July 23, 2016

Partly sunny

Cribbs just could not stay away

Scott Petrak

The Gazette

BEREA — Joshua Cribbs went to the movies. He pictured his teammates relaxing at home. He listened to his agents and thought of the millions he deserved to be making.

No matter what he did, Cribbs couldn’t forget he was missing minicamp.

So he dropped his “holdout” and returned to practice Tuesday — without a renegotiated contract. He was there again Wednesday, returning kicks, covering kicks and catching a receiver screen in his familiar No. 16 jersey.

“It was eating me up,” Cribbs said. “When a guy has an injury and he’s not with his team, that’s how it felt. And I didn’t have an injury, so there was nothing keeping me from going back. I said to my agent, ‘Look, you all handle that, I’m going back with the team.’

“I want to play football, I’m here to play football and I’m going to be on this football team. Hopefully everything works out in both our favor and we can make a compromise for myself and the team.”

Cribbs has four years left on a six-year, $6.7 million deal, with the remaining yearly salaries around $700,000. He said he was promised a new deal last year by Phil Savage, who was then fired as general manager at the end of the season.

New general manager George Kokinis and coach Eric Mangini have been reluctant to renegotiate, and Cribbs wouldn’t say if he would ask to be traded if he doesn’t get a new contract.

“I can’t tell the future,” he said. “I have a good rapport with the fans. I love being here in Cleveland. That’s the most important thing.”

Cribbs backed off the claim that owner Randy Lerner had reiterated the promise of a new con-tract during a phone call on Cribbs’ bus ride home following the season-ending loss to Pittsburgh.

“I’m not throwing anybody under the bus, especially our owner,” said Cribbs, who hasn’t talked to Lerner recently. “Randy’s done a good job leading this football team and putting the right people in positions to make those decisions.

“The phone call I got? My mom.”

The Browns issued a statement last week denying anyone from the current administration, in-cluding Lerner, had promised a new deal.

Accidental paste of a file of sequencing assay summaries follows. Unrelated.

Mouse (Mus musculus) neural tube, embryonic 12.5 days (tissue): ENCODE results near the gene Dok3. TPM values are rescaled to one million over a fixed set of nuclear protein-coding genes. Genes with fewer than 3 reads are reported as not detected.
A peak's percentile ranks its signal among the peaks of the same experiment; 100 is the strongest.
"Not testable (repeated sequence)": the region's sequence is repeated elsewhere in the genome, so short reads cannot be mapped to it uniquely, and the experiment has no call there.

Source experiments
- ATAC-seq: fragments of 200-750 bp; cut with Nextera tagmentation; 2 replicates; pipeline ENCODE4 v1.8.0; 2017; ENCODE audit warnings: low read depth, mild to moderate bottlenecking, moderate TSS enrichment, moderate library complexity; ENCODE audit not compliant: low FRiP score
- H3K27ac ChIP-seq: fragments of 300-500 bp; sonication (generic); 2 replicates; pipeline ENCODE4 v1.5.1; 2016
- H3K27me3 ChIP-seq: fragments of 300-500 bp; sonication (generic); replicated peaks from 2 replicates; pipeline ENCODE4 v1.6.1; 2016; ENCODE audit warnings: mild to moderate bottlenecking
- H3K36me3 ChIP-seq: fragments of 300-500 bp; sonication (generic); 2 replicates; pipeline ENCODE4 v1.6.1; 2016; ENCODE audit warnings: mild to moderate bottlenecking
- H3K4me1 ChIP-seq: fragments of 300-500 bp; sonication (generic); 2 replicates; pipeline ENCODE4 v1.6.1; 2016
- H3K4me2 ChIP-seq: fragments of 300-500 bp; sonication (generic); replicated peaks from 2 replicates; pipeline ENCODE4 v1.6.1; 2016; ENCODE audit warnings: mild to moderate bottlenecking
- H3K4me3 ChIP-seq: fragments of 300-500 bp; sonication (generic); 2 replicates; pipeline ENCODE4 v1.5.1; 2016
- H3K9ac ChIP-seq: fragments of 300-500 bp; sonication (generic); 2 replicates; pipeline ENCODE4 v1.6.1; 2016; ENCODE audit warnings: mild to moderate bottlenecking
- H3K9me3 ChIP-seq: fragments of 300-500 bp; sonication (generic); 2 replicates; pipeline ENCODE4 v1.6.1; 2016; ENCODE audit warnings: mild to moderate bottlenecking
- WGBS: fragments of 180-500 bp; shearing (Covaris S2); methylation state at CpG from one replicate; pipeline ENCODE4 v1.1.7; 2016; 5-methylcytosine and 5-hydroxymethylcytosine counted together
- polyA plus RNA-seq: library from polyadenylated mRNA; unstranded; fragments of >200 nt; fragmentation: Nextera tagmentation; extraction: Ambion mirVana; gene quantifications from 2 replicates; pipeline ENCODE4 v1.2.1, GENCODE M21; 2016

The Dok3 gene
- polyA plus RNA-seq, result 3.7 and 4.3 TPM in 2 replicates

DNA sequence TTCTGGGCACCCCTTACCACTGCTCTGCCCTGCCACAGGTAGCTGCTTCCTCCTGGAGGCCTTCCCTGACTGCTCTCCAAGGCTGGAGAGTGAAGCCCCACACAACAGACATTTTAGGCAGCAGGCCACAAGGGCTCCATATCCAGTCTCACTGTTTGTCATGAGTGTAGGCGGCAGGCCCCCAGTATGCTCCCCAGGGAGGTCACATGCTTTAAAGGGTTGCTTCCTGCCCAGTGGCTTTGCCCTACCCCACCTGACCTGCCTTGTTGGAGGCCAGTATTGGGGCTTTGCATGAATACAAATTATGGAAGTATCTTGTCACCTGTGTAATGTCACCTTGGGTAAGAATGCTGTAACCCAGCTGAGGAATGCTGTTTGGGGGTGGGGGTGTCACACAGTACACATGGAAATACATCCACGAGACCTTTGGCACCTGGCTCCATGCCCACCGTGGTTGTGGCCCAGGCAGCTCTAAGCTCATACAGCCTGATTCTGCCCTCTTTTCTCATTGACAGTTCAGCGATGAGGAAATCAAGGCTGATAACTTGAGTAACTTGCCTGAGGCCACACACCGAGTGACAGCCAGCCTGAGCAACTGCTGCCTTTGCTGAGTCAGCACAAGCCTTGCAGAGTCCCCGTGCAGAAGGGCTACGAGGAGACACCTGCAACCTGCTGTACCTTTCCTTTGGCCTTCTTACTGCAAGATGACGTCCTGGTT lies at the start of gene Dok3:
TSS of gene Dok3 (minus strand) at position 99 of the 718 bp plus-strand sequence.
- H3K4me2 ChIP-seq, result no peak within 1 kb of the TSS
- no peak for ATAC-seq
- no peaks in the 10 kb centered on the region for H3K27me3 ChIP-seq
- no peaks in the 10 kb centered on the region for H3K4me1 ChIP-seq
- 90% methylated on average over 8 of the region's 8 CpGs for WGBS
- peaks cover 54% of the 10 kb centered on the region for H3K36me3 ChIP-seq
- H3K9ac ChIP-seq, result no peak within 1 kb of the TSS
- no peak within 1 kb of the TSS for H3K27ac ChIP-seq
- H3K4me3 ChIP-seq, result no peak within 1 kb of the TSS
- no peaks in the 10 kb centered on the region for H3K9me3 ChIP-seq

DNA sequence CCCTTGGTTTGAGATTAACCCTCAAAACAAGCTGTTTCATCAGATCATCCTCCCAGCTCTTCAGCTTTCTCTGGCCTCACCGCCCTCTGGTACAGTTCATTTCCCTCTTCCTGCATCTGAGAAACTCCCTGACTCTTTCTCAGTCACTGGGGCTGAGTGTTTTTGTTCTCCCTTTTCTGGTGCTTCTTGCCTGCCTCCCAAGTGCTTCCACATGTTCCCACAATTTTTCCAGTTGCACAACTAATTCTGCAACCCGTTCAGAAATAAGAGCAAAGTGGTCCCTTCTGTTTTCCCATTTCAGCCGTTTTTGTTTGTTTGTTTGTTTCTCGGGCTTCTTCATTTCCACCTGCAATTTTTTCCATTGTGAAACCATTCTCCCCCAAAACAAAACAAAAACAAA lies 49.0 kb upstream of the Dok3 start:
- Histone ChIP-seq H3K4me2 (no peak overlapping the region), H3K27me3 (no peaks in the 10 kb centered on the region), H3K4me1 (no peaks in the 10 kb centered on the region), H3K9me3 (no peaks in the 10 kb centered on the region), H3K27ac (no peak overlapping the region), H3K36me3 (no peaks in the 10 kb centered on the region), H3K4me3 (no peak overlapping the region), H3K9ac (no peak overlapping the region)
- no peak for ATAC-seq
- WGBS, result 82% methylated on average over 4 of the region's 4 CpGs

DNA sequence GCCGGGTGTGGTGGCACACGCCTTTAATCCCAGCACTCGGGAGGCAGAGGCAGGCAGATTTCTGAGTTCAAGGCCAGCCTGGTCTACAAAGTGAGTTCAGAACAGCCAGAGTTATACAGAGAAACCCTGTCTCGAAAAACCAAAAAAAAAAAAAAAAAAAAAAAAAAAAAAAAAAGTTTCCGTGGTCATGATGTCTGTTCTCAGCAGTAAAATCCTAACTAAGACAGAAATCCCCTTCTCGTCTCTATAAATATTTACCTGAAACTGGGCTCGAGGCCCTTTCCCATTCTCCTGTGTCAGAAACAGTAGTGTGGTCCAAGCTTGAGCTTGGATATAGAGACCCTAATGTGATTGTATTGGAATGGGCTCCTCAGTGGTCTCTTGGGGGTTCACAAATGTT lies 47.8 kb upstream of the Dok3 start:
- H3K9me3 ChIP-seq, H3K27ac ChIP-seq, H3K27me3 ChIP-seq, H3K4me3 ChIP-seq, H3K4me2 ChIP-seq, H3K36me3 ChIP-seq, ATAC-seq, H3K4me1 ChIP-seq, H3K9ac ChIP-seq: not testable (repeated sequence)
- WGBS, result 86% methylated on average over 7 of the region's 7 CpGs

“The statement was true, no current people,” Cribbs said. “The old regime had made promises to me. I just felt funny about it.”

Cribbs said the change at the top of the organization immediately gave him an uneasy feeling that his new deal wasn’t going to happen.

“That was in the back of my mind, but I always felt like if you endear yourself to a team and to this community that they would pay you for it, just show that honor,” he said. “But it’s a business.”

Skipping even “voluntary” minicamp doesn’t fit Cribbs’ personality. He works hard, has endless energy and takes pleasure in the menial tasks of the profession.

“It was agony. I had to put in my mind the team wasn’t practicing, that guys were sitting at home like I was,” he said. “I was trying to fill my day with other things.”

Cribbs was already antsy when he came to team headquarters last Thursday to talk with Mangini, and the meeting convinced him of his next move.

“It was real evident to me that the team was going on without me,” Cribbs said. “This team is not going to lose any sleep over one guy.

“The team is bigger than just one player. This town is bigger than me. I just want to be a part of it.”

Cribbs realized that despite a Pro Bowl season in 2007 and back-to-back seasons as the only NFL player to lead his team in return yardage and special teams tackles, he had to start over with a new coach and GM.

“I came in feeling I didn’t have to prove myself, but this is a new regime,” he said. “I’ve got to think about how I came into the NFL, how I was willing to just play football, just proud to be on a football team. I’ve got to show them what I can do and I’ve got no problem with that.”

The process will start on special teams and offense, where Cribbs took limited reps Wednesday, including running an end-around. Mangini said it’s up to each player to “carve out a niche.”

“I don’t ever look at it with limits or walls,” he said. “I look at it more as potential. The player defines how potentially big the role is.”

Cribbs doesn’t believe in limits, either.

“My niche is I don’t have a niche. It’s everywhere,” he said. “A lot of guys are calling me ‘E.’ It’s like everything, all of the above.”

Mangini is also intrigued by the idea of Cribbs at safety, but wants Cribbs to get acclimated to the new offense first. Cribbs was recruited by Syracuse and Maryland to play safety despite seeing limited action on defense in high school. He chose Kent State because he wanted to play quarter-back.

Nearly a decade later, defense sounds good.

“Can’t wait. Can’t wait,” he said. “It’s a lot of opportunities for me out there. They’re limitless for me at this point.”

Contact Scott Petrak at 329-7253 or spetrak@chroniclet.com.